This weekend, Nina, Herul and I went to a big mountain in West Java called, of course, big mountain. It was about 2 hours of angkot rides from central Bogor. You can see the first signpost above. Climbing Gunung Gede to the peak takes some ten hours and is ill advised in the rainy season when fog and rainfall waylay the unlucky traveler. We opted instead for a shorter climb. Starting out, Herul leading the way:
By now the climate was fresh, cool and altogether wonderful. The air and the sunlight filtering in were reminiscent of May runs through the glen at Hamilton. The din of traffic slowly faded as we wandered up the fairly steep slope:
Along the way, there was a "blue" lake to the side of the trail. It was sort of blue, I guess. You decide:
It was positively teeming with fish, who mostly swam right near the surface. What rapture to be a heron in such circumstances!
The paths were not crowded, but we did meet a few hikers along the way. In typical Indonesian fashion, Herul and Nina struck up lively conversation with the passersby. We were best friends in just a few hundred meters:
From my perspective facing the other way above - Herul, photographer:
Right after posing for that shot, a group of noisy monkeys crossed over our trail through the trees high overhead. I took a number of wildly errant shots, which I will not revisit here, in trying to capture the elusive creatures. Here's one that was actually somewhat successful. He was probably wondering what the hell I was doing:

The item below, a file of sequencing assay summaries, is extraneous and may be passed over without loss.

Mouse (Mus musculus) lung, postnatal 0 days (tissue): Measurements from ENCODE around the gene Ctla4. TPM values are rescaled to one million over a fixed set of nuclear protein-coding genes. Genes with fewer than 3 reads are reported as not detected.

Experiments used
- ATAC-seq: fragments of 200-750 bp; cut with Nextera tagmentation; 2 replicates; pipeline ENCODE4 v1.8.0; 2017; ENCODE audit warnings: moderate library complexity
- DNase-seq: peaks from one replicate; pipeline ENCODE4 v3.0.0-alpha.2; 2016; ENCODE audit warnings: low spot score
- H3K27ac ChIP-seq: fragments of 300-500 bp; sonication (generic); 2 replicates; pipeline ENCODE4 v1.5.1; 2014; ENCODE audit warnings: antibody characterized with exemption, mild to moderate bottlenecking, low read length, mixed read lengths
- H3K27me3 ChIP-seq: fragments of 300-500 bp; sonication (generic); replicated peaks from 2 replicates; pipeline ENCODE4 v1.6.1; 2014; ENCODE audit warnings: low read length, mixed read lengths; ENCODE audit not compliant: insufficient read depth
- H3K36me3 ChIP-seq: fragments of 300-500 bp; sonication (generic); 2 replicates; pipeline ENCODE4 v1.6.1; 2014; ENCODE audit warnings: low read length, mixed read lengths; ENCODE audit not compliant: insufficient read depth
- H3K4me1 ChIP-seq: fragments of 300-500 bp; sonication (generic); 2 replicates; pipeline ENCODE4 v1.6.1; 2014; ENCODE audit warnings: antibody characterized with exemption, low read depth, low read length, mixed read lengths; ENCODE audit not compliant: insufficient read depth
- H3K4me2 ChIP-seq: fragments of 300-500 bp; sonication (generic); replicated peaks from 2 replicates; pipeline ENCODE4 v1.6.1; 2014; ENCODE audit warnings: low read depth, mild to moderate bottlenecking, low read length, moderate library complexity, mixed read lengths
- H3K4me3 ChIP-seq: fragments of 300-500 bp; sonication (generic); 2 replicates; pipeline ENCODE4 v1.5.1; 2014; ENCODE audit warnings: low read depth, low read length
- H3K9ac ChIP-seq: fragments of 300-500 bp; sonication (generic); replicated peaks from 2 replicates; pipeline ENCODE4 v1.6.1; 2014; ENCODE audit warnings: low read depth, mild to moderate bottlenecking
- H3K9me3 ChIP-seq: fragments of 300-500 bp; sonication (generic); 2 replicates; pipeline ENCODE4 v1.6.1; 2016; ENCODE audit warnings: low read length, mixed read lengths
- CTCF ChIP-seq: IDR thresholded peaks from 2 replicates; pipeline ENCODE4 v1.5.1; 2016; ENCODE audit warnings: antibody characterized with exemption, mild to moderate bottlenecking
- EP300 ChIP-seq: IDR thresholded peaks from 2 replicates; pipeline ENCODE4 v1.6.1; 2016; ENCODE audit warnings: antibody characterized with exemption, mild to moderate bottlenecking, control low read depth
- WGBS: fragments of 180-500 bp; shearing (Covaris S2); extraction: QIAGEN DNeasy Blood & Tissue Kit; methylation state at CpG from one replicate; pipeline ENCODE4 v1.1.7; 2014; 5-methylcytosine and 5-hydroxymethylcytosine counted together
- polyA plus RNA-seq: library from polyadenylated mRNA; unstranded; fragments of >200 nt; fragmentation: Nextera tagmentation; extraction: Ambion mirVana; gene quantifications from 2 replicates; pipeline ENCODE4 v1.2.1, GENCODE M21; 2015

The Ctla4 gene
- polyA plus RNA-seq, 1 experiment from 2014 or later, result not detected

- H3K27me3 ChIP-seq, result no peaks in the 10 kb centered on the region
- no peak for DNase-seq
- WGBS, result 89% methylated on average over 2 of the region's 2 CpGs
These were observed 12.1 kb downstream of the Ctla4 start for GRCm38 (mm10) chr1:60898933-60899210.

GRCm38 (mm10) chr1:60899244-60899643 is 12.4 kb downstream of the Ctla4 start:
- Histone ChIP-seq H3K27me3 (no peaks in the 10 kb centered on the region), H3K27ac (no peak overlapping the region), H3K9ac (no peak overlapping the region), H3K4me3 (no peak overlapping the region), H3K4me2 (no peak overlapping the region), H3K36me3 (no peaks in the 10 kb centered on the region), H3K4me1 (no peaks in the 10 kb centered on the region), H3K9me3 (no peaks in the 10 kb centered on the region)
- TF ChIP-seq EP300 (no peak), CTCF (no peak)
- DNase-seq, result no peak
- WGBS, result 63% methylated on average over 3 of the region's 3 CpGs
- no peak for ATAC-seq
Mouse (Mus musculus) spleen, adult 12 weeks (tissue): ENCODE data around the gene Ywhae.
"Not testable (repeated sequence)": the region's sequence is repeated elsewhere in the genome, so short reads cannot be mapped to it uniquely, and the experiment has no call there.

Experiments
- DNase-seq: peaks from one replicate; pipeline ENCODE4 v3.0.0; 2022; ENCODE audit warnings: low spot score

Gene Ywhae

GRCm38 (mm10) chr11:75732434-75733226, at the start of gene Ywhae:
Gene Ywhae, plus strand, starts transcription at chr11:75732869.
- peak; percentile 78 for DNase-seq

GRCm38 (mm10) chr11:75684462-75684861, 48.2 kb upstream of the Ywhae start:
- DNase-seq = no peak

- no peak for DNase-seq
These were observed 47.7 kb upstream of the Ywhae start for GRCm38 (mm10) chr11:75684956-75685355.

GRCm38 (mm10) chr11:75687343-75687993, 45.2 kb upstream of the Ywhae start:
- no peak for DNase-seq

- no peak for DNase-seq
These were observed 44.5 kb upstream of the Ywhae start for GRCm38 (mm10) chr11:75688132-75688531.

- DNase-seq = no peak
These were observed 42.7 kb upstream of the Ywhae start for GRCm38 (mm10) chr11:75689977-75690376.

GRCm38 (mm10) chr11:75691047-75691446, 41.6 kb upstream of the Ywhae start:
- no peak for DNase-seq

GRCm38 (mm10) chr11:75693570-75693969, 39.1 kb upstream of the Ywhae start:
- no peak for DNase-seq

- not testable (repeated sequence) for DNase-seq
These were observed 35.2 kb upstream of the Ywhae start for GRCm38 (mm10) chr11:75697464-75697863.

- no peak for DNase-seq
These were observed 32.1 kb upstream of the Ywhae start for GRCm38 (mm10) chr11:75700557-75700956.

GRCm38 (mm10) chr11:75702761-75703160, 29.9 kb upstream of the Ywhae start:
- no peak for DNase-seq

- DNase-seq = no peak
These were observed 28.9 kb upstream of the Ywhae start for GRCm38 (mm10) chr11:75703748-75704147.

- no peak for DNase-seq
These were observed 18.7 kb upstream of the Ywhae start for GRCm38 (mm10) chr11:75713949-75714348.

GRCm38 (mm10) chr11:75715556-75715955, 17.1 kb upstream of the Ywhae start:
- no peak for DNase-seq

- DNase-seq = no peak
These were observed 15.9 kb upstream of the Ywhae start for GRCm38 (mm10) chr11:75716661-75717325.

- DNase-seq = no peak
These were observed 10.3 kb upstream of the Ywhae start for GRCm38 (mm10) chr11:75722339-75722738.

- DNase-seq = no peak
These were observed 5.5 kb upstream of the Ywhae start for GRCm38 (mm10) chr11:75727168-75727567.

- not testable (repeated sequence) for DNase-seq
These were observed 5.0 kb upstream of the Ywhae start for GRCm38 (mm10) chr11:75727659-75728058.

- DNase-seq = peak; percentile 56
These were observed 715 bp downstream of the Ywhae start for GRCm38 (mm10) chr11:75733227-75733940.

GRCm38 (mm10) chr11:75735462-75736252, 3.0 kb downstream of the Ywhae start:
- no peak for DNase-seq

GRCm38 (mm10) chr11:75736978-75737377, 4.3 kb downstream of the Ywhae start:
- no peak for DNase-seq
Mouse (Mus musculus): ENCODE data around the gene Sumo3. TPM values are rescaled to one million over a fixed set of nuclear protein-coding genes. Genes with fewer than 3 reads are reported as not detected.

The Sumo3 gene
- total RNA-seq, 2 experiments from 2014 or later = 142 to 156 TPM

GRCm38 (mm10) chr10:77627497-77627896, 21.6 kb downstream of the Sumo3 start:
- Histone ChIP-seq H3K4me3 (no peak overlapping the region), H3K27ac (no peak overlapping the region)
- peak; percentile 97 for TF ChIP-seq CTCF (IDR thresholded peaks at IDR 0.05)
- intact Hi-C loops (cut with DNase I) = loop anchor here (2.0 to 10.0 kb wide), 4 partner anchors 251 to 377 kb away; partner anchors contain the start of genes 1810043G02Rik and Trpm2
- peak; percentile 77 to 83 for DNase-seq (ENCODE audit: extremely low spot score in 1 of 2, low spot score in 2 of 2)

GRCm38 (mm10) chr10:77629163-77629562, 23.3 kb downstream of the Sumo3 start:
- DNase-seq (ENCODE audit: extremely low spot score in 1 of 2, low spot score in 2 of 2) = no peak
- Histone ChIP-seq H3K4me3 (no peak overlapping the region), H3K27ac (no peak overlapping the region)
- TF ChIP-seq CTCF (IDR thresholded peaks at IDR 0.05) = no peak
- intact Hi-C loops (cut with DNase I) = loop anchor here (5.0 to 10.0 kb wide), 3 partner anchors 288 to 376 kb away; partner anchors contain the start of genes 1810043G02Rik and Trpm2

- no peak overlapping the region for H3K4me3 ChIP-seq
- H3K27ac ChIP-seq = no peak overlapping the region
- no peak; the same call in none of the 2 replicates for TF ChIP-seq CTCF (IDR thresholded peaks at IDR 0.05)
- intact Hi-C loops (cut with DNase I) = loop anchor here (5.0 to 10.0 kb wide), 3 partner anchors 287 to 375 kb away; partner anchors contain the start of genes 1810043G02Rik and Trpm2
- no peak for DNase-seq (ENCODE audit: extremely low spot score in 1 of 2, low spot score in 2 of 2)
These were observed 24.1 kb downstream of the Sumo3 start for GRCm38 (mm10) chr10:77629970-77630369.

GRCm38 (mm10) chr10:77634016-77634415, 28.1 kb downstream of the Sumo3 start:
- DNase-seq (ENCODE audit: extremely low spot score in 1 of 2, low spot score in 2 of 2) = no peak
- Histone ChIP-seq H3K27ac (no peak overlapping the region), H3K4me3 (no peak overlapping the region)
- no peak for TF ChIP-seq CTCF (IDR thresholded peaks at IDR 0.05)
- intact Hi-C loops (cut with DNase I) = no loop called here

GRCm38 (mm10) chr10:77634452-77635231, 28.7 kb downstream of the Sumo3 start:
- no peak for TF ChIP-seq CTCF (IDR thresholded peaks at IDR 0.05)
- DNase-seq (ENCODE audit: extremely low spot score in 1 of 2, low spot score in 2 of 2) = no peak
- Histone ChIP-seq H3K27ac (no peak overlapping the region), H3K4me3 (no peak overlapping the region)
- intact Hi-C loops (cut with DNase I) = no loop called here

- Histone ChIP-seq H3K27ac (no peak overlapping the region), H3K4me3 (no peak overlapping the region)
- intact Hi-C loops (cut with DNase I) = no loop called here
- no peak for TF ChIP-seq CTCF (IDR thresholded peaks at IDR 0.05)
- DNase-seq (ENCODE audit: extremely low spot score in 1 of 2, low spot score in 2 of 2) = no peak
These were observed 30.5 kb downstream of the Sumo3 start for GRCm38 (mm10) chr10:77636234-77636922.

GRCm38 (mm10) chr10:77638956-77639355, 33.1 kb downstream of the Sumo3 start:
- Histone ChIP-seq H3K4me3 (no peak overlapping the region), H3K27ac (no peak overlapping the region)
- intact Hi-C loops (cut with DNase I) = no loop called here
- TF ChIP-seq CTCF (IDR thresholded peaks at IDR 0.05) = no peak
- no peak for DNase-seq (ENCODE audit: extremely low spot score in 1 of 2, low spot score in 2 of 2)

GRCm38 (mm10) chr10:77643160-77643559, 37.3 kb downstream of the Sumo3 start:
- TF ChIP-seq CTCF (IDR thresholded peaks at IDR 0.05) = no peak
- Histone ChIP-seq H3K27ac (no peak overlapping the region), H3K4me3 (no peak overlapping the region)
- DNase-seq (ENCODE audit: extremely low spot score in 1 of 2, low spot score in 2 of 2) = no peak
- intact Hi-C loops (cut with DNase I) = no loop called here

The gorgeous vista that opened up as we got farther up the trail:
And finally, the object of our hour-and-fifteen-minute journey - waterfalls!
The water was surprisingly cold, but being in Indonesia for so long I didn't mind feeling cold for once. Herul, of course, lead the charge. You'll notice he's the one actually standing underneath the pounding water. I, on the other hand, could not withstand the needle-like pain for more than a few moments at a time:
I'm like a ten-year-old kid again:
On the way back down, we encountered another more numerous family of monkeys. There were twenty or thirty of the small, black climbers, including babies hanging around their parents' necks. Naturally I failed to catch those individuals. And my viewpoint left many of the shots unavoidably backlit. But here's a few gathering in a tree high above and near the trail:
This guy is scouting a path across the canopy to the tree pictured above, where his aunts and uncles waited impatiently:
This specimen sought to lure individuals from the trees to the forest floor using a biscuit cracker:
From here we finished our trek and journeyed back to Jakarta.